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The answer is that uniswap is a set of Smart Contract running on the Ethereum platform and thus requires gas in order to execute any functions. Meaning that when you swap token A for token B or token C it is more or less the same function that is being called in order to perform the necessary logic of matching buyers and sellers. This is only an issue (such ...


12

EDIT: Uniswap has proven to be a safe, decentralized exchange and has been operating since November 2018. Also see What is it that's really decentralized in DEX-es? ORIGINAL ANSWER Yes, an open-source, decentralized exchange like EtherEx will avoid MTGox shenanigans. It exists on testnet currently, as it says: geth --testnet --rpc --rpccorsdomain http://...


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I believe you're searching for logic in a place where it does not exist. Burning tokens before token "launch" is actually a shitcoin trend which makes zero sense and in general something doesn't have to make sense if everyone does it. Burning tokens which are not backed up by any kind of liquidity is useless. Shitcoins cannot offer much in the way ...


7

How does uniswap creator take profit? Uniswap itself made $11 million in their Series A funding round. (See here.) I believe they currently use this as their source of funds for operating and development. However, the Uniswap contracts - at least in v2, I'm assuming also for v3 - do have a mechanism to take a fee from each trade. In the Whitepaper, section ...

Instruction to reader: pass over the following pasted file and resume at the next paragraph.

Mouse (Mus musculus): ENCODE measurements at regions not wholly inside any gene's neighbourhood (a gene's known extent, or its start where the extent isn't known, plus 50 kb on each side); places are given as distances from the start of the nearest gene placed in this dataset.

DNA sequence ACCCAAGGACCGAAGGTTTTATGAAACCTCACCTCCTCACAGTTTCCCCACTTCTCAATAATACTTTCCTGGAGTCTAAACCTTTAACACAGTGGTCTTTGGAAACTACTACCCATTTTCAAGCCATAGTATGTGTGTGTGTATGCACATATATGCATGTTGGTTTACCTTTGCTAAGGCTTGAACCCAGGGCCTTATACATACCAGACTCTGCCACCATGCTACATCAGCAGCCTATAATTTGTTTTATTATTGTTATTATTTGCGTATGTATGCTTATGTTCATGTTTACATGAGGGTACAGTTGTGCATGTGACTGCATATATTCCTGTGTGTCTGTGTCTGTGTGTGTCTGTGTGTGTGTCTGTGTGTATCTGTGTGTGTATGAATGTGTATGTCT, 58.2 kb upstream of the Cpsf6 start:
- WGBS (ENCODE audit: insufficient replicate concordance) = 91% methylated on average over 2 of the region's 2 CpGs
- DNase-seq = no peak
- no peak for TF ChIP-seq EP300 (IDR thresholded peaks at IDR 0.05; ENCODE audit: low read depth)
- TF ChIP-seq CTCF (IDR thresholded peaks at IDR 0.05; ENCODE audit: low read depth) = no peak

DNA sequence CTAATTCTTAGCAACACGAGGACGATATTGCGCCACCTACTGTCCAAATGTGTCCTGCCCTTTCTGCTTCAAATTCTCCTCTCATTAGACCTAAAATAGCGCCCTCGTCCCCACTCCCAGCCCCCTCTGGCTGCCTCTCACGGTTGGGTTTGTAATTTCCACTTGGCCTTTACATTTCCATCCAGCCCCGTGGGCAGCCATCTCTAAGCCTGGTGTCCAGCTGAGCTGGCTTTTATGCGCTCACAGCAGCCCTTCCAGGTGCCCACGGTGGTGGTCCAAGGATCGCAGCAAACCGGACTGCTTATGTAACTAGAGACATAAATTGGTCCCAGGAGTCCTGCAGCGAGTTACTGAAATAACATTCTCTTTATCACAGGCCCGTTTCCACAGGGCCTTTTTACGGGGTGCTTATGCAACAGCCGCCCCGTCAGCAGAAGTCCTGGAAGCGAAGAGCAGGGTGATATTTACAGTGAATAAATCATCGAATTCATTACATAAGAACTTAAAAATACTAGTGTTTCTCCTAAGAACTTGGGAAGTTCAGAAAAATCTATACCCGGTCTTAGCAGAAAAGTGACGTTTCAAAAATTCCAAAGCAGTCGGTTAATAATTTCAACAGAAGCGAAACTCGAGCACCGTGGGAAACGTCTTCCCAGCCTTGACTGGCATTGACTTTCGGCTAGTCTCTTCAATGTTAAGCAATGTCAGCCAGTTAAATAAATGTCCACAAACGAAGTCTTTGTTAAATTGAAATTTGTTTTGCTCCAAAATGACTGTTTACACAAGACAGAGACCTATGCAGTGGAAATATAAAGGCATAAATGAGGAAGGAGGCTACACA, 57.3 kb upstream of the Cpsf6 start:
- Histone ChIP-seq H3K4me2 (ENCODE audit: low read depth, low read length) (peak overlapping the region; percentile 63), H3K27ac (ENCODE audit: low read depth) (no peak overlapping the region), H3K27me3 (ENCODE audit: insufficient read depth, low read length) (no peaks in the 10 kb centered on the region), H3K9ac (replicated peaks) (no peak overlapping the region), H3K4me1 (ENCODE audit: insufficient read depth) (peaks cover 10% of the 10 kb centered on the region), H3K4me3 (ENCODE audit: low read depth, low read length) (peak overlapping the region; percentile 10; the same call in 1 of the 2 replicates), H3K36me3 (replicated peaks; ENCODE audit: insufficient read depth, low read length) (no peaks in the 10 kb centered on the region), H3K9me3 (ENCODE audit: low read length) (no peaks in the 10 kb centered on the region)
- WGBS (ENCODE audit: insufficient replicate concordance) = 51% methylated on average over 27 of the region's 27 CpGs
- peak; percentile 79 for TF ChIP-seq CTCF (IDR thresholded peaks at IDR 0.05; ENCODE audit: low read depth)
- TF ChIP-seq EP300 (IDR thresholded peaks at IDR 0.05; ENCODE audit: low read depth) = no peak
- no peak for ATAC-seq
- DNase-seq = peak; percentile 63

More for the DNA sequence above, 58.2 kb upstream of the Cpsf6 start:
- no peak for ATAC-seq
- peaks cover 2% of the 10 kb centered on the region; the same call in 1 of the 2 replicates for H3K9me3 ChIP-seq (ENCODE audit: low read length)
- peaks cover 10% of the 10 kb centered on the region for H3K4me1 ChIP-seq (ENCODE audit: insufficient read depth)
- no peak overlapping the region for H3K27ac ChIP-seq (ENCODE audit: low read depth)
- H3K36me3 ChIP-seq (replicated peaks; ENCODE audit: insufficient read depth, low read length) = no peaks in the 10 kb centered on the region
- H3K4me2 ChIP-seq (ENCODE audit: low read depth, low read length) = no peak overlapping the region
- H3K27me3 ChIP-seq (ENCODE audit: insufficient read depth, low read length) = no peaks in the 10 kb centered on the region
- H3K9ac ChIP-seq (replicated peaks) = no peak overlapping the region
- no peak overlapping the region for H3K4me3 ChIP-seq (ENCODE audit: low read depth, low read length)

7

It's an effective form of marketing. From a mathematical point of view burning tokens on deployment is the same as never creating those tokens at all, but from a marketing perspective: It creates the headline of "We burned x% of tokens" with the implied, but not actually true implication: smaller supply -> higher price It makes the "...


5

LP Token is just one name for the tokens you get, when you provide liquidity to a pool/pair, they may have other names, depending on where you read about them. Uniswap tokens are something different, they allow you to vote on some things related to the future of Uniswap. They are listed at Coinmarketcap (currently #8) and may be traded at some Exchanges. The ...


4

IDEX is not decentralized at all, it's fully centralized. There's no way to use the system without IDEX team allow you to do so. If they don't want to process your transactions, your transactions will not be processed. If their servers goes down, the full system stops. You cannot trade tokens not white-listed by IDEX team. Etc, etc... Exactly the same way ...


3